In his answer the Pope said that “I don’t know where this idea sprang from. Women in the Church must be valued not 'clericalised.' Whoever thinks of women as cardinals suffers a bit from clericalism.”
Throughout the three years since, Francis has consistently called for a more “incisive” feminine presence in the Church, yet has refrained from limiting this presence to a mere position.
In a May 16, 2015, speech to men and women consecrated of the diocese of Rome, the Pope said that when people tell him “women must be dicastery heads,” his immediate thought is “Yes, they can, in certain dicasteries they can; but what you are asking is simple functionalism.”
Simply putting a woman in charge of a department “is not rediscovering woman’s role in the Church. It is more profound,” he said, explaining that while women are certainly able to hold leadership positions and that this is happening more often, “this is not a triumph.”
“This is a great thing, (but) a functional thing,” he said, noting that “what is essential to the woman’s role is – speaking in theological terms – acting in a manner which expresses the feminine genius.”
“When we face a problem among men we come to a conclusion, but when we face that same problem with women the outcome will be different. It will follow the same path, but it will be richer, stronger, more intuitive,” he said.
“For this reason women in the Church should have this role, they must clarify, help to clarify the feminine genius in so many ways.”
When we look at what Pope Francis says, it’s obvious that what he envisions for women is not just structural insertion into the Church, but involves opening doors so that the very fiber of what makes a woman “womanly,” her most unique and innate qualities, can flourish.
One of these qualities Francis has never ceased to bring up with praise and adulation is that of intuition and maternity; i.e., that natural maternal instinct each woman has no matter her state or position in life.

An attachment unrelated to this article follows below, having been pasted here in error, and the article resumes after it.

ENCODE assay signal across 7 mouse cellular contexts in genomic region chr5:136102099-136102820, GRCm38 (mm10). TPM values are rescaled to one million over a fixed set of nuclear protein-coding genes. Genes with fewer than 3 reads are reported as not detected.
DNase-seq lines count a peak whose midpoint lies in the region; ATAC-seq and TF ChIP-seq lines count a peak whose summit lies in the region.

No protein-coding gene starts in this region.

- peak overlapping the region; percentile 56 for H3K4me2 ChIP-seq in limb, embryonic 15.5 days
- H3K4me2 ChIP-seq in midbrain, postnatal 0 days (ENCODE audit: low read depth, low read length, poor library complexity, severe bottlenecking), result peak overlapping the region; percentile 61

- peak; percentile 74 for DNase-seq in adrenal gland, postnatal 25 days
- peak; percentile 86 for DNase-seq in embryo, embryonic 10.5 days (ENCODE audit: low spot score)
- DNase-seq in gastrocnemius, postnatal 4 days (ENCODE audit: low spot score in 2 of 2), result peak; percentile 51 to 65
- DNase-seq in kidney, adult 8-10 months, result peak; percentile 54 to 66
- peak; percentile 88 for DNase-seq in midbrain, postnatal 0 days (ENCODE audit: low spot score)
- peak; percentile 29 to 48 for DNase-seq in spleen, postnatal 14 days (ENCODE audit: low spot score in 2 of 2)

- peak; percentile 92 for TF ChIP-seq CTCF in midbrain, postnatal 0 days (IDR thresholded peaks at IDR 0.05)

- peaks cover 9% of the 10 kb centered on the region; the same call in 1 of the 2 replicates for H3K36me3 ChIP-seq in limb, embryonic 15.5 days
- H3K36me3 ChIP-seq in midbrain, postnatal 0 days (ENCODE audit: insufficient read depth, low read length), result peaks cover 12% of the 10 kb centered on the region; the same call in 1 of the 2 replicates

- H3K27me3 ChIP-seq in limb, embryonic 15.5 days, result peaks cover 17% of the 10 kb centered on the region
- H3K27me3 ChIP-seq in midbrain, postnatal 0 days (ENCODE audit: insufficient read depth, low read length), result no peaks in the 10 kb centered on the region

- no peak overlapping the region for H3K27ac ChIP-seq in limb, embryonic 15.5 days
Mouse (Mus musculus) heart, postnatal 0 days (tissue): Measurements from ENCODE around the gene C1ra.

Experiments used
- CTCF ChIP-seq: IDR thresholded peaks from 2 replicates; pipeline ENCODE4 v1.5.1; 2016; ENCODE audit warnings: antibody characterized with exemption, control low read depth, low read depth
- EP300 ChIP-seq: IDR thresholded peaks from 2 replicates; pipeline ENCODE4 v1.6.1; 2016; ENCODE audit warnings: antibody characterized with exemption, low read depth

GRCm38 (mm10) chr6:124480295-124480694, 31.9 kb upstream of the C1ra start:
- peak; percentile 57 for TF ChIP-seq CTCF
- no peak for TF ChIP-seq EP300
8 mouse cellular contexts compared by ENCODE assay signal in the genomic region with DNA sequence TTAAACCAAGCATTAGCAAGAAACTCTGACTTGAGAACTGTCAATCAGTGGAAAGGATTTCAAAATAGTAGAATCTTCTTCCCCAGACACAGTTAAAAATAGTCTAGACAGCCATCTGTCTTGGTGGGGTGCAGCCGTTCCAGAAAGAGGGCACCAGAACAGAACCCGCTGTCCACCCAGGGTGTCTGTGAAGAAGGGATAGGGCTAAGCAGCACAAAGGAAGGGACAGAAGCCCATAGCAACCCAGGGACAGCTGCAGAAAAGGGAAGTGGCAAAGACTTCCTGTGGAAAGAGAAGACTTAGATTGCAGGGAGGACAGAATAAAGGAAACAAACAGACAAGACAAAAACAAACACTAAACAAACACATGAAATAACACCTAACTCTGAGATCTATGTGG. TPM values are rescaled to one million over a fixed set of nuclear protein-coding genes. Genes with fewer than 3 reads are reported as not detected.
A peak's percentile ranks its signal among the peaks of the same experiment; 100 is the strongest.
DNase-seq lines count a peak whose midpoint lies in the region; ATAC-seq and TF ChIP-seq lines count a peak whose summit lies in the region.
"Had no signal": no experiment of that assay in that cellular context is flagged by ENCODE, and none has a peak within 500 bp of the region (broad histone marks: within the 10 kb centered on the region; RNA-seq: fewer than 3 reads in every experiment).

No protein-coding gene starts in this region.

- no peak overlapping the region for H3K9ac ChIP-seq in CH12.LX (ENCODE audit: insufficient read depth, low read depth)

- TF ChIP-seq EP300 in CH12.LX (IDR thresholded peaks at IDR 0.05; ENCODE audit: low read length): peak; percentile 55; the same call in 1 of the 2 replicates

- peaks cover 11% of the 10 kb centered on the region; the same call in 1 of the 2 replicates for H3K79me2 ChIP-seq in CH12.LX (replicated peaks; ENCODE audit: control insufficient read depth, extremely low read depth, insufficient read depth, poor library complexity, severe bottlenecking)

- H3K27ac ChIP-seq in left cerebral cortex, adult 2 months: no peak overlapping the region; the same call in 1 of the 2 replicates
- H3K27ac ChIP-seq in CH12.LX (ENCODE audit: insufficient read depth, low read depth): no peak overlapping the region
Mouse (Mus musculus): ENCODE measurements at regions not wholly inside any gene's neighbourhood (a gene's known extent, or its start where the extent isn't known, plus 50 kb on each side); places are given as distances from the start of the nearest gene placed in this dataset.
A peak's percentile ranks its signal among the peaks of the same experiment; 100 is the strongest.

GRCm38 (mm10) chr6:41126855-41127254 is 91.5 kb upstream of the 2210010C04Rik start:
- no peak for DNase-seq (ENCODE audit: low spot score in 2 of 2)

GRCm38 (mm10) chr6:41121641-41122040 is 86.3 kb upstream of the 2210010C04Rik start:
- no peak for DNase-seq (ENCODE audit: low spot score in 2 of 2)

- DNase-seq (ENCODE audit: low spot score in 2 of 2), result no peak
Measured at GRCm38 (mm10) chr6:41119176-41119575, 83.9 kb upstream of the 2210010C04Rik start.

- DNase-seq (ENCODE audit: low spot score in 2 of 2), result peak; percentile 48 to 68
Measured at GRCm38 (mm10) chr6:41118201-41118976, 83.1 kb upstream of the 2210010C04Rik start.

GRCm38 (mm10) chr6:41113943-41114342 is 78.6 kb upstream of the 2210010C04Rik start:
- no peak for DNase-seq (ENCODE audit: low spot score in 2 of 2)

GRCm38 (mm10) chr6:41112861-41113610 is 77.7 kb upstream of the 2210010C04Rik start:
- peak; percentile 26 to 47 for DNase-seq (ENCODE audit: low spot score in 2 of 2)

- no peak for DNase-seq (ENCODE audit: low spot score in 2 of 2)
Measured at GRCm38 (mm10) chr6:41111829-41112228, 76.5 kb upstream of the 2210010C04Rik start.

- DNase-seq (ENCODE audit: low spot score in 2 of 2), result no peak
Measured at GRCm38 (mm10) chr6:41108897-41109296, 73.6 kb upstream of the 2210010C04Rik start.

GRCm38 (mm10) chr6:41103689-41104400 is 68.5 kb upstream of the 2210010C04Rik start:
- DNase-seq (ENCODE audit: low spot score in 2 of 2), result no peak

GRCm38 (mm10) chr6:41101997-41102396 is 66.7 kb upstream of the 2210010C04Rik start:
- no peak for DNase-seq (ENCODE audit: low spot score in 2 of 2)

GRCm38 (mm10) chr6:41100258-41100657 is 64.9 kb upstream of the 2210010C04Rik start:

In his speech to the men and women consecrated of Rome, the Pope pointed to maternity, saying it isn’t just having children, but involves accompanying people in their growth: “maternity is spending hours next to a sick person, a sick child, a sick brother; it is spending one’s life in love, with that love of tenderness and maternity.”
“On this path we will find even more the woman’s role in the Church. Mary’s love and the love of the Church is a concrete love! Concreteness is the quality of this maternity of women.”
In a speech to theologians in 2014, after appointing several women to the Vatican’s International Theological Commission, an advisory body which assists the Congregation for the Doctrine of the Faith in examining questions of doctrine, he said women have the ability to prompt reflections that men cannot.
“By virtue of their feminine genius, women theologians can take up, for the benefit of all, certain unexplored aspects of the unfathomable mystery of Christ,” he said, and urged commission members to take “full advantage” of the specific contribution that women give to “the intelligence of faith.”
In a 2015 address to the Pontifical Council for Culture, Francis said that women “know how to incarnate the tender face of God, his mercy, which translates into availability to give time more than to occupy spaces, to welcome instead of excluding.”
While speaking to journalists on board his return flight from Sweden Nov. 1, the Pope said that when it comes to theology and the mysticism of the Church, Mary’s role is more important than that of the Apostles on the day of Pentecost.
Women, he said, “can do so many things better than men, even in the dogmatic field,” but he clarified how it is still a separate dimension from that of priests and bishops in the Petrine dimension.
Again and again Pope Francis has repeated the same message that Villa herself expressed: women are more than just what position they hold, and the discussion on them is much wider than what it’s been reduced to.
While the question still looms as to what he will do with the female deaconate, having formed a commission to study the issue and its relevance in modern Church life, it’s clear that he won’t proceed with a “clerical” vision in mind, yet is open and willing to investigate what the different options for women might be.
So, all in all, it’s safe to say that the discussion on women in the Church has so far been fairly limited, and it’s clear that a shift in focus in needed. It seems that we’re only beginning to scratch the surface of what the debate should really entail, and with Francis at the helm, we’re guaranteed to have a few surprises.
This article was originally published on CNA Nov. 16, 2016.